In the grand scheme of the 21st Century Thanksgiving, the holiday is a blip on the proverbial holiday radar screen. The problem with the holiday Thanksgiving is our difficulty to be honest about its colonial origins and the things we tell ourselves. It is relatively difficult to market because the profit margin on food, turkey, potatoes, dressing, cranberries, etc. is not very high, comparatively speaking. I believe that is why, consumer-ly speaking of we, as a nation have moved from Halloween to Christmas with barely a blink toward Thanksgiving to a large degree Thanksgiving has become about the food. Now don’t get me wrong, food, gathering around the table with those we love is an important thing. Crucial, valuable, but to some degree I think we have lost that.
Think about it: even with its limited marketable value, those who have managed to still do it. When was the last time you heard Thanksgiving Day promoted as a time to gather with loved ones and give thanks? Don’t get me wrong, I think it happens and of late there has been some pushback against the consumerism invading Thanksgiving Day. I mean … seriously via media and comment? How is it promoted? Either as “The Beginning of the Holiday Season,” or “The Day before Black Friday!”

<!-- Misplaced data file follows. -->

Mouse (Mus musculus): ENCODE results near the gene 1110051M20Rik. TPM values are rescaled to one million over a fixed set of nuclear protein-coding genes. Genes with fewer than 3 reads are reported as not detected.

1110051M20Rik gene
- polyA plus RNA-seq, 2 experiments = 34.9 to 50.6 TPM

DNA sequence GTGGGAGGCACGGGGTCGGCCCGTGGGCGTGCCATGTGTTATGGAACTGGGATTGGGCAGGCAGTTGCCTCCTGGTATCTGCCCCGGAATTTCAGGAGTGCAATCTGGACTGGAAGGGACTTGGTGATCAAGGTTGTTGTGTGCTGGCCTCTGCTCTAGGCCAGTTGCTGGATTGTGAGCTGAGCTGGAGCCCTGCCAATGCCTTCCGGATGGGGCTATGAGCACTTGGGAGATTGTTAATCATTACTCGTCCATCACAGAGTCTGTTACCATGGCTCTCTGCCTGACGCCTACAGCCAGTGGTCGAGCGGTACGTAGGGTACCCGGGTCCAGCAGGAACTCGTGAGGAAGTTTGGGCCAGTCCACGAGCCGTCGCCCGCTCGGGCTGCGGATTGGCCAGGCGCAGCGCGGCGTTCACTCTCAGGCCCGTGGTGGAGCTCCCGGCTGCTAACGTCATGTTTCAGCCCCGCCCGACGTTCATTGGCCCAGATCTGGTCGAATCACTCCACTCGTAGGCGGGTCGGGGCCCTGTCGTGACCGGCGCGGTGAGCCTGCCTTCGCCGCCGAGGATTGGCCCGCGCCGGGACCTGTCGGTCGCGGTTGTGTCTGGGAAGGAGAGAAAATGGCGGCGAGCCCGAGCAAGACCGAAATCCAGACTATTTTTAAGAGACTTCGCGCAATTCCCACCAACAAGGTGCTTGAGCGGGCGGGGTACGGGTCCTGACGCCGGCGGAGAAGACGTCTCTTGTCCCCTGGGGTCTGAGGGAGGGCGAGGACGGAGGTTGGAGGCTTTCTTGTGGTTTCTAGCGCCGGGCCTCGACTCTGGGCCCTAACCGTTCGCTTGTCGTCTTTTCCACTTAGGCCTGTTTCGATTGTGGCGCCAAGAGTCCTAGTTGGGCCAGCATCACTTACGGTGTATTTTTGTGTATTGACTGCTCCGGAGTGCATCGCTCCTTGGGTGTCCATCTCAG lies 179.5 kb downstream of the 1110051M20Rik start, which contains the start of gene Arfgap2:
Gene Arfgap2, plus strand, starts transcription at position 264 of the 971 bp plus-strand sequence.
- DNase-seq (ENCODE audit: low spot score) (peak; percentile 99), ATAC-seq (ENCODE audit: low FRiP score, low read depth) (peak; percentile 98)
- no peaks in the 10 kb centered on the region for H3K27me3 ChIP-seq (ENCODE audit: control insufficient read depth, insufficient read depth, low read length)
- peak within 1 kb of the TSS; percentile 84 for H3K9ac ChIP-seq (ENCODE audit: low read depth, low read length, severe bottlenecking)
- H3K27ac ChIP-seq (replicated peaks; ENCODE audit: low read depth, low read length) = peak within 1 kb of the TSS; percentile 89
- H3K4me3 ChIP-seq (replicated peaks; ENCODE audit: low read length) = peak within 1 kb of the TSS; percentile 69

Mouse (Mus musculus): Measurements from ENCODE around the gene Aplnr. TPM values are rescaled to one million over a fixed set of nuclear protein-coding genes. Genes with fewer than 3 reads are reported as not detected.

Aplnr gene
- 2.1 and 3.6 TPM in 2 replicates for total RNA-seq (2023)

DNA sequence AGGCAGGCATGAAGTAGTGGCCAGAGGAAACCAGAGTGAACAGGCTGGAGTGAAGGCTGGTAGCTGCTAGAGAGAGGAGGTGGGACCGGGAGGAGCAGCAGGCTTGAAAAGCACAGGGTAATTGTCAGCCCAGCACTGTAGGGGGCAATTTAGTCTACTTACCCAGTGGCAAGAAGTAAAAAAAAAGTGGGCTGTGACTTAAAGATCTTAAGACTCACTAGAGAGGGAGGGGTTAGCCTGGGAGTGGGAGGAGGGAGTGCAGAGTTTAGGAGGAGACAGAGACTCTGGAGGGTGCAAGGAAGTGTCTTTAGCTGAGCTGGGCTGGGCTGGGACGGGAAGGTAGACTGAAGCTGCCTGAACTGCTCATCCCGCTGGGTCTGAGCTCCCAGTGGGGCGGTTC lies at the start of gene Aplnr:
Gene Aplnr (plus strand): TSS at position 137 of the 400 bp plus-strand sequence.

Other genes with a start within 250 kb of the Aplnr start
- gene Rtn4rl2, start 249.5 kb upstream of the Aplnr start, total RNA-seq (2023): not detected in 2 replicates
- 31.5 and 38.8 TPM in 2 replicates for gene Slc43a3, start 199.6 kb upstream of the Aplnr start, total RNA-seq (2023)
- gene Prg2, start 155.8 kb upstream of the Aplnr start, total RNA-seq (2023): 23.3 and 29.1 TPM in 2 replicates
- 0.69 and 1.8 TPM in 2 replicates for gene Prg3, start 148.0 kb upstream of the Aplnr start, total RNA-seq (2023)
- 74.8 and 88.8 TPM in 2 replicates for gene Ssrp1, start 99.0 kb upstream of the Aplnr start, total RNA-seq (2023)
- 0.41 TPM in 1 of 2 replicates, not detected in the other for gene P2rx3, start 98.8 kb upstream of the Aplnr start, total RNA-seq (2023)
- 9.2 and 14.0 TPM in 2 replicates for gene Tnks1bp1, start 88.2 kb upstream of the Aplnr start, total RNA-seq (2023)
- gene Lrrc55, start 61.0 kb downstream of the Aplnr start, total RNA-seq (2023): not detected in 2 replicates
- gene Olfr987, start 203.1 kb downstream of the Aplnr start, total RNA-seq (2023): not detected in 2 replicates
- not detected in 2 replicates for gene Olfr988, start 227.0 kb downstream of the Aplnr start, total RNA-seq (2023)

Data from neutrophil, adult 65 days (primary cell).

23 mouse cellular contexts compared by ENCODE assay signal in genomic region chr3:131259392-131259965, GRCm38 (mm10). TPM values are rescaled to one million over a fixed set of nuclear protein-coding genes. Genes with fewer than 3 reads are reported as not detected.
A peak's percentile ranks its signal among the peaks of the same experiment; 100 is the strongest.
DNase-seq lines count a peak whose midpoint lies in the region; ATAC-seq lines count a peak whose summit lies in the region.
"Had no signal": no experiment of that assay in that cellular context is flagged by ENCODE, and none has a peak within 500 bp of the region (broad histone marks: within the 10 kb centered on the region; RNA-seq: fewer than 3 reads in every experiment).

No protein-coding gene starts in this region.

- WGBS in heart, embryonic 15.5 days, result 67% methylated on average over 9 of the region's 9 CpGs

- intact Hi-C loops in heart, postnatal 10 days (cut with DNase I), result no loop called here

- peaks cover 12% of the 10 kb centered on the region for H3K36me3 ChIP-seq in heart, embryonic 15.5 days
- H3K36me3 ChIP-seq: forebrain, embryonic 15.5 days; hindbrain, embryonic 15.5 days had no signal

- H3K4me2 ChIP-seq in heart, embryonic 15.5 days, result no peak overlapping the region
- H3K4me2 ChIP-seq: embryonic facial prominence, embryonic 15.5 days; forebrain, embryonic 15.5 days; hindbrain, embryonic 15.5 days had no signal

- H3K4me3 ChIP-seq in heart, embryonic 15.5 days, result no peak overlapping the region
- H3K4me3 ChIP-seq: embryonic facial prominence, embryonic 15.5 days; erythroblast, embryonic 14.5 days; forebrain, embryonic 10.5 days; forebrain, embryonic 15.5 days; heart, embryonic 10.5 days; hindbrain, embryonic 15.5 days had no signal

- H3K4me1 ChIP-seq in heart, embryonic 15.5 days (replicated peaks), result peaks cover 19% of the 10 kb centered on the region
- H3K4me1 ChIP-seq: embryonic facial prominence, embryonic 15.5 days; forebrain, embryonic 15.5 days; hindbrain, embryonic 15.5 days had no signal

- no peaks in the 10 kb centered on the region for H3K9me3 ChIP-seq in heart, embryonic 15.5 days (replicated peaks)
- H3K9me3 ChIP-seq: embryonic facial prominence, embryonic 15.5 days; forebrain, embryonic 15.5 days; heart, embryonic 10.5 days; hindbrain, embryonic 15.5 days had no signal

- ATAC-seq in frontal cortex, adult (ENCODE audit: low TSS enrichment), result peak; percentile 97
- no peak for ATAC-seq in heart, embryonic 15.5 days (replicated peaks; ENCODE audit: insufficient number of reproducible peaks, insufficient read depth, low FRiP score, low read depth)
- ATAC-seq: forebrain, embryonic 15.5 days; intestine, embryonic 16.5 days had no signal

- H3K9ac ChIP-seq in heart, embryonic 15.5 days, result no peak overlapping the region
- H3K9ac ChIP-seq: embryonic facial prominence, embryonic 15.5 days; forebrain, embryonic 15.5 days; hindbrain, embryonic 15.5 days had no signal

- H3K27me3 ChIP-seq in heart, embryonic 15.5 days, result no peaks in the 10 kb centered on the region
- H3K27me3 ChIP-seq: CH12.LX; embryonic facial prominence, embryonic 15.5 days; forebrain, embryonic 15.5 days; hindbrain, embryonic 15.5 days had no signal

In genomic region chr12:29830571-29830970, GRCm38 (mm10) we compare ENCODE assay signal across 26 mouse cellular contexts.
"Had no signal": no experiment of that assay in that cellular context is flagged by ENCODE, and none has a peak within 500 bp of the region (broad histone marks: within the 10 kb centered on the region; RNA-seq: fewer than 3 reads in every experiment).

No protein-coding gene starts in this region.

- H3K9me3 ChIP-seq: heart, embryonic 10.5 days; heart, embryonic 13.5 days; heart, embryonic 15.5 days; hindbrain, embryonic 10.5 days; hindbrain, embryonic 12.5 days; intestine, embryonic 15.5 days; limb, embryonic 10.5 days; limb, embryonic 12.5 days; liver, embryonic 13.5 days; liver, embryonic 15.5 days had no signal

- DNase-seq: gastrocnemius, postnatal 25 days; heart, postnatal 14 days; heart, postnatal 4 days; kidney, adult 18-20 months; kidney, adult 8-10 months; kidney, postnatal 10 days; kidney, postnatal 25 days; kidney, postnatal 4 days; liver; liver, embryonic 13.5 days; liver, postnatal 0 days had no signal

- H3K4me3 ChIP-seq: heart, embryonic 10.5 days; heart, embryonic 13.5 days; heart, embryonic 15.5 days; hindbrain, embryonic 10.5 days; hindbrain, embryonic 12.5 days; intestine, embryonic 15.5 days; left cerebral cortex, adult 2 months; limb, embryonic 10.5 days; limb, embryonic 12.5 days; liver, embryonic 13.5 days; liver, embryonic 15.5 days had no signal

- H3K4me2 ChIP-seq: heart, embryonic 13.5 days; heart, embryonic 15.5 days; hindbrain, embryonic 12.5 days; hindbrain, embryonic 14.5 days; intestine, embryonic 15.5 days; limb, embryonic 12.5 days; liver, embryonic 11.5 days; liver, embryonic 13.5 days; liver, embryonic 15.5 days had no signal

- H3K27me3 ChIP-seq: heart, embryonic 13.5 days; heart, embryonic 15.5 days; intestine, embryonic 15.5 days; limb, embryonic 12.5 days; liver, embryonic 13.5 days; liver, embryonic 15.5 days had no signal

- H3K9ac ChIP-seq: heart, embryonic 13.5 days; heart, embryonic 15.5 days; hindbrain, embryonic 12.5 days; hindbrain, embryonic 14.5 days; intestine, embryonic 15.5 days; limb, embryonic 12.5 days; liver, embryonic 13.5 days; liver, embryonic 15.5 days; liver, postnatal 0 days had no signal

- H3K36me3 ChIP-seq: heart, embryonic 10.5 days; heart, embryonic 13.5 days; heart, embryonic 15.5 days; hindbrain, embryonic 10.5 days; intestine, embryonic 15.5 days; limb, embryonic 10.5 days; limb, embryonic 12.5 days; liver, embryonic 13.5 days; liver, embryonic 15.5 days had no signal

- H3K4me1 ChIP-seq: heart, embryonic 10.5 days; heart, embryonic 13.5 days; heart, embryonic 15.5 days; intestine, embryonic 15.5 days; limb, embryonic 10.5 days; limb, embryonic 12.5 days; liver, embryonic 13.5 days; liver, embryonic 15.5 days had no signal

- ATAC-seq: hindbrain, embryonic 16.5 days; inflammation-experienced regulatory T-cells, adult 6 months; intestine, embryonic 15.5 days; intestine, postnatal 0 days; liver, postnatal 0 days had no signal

I think about our reading from the Prophet Jeremiah he is caught in a terrible time of violence, negativity, criticism. He finds himself weary with constantly trying to speak out against it. He wants to stop, but he is consumed by this burning in his bones and he cannot hold it in. We too, can find ourselves consumed by the negative, the hatred, the vitriol, consumed and weary… it is a difficult time…
I remember right after the last presidential election having conversations with those who were afraid of going home for Thanksgiving because of the political leanings of their family. They didn’t feel welcome, they didn’t feel heard, they didn’t feel safe… consumed with this burning in their bones and trying to hold it in and were unsure of their ability to do so.
Okay…now that I have successfully stomped on all of our toes, including mine, enough cynicism for one morning…
What is Thanksgiving for you?
It should be about community. It should be about remembering those we love, those who have loved us and do love us. Maybe even a time to remember those we are trying to love and who try/or not to love us. In the sense of Abraham Lincoln’s vision, maybe Thanksgiving should be a day to remember we are all in this together. As divided as we are on so many things, we still belong to each other… or at least we should try and act like it. I am really trying not to be cliché here, but every day should be Thanksgiving. I have watched and read on Social Media posts of people who have posted 30 days of Thanksgiving. People who take the time to give thanks for at least one thing per day through November… but why do we just do it then? It should be an everyday practice.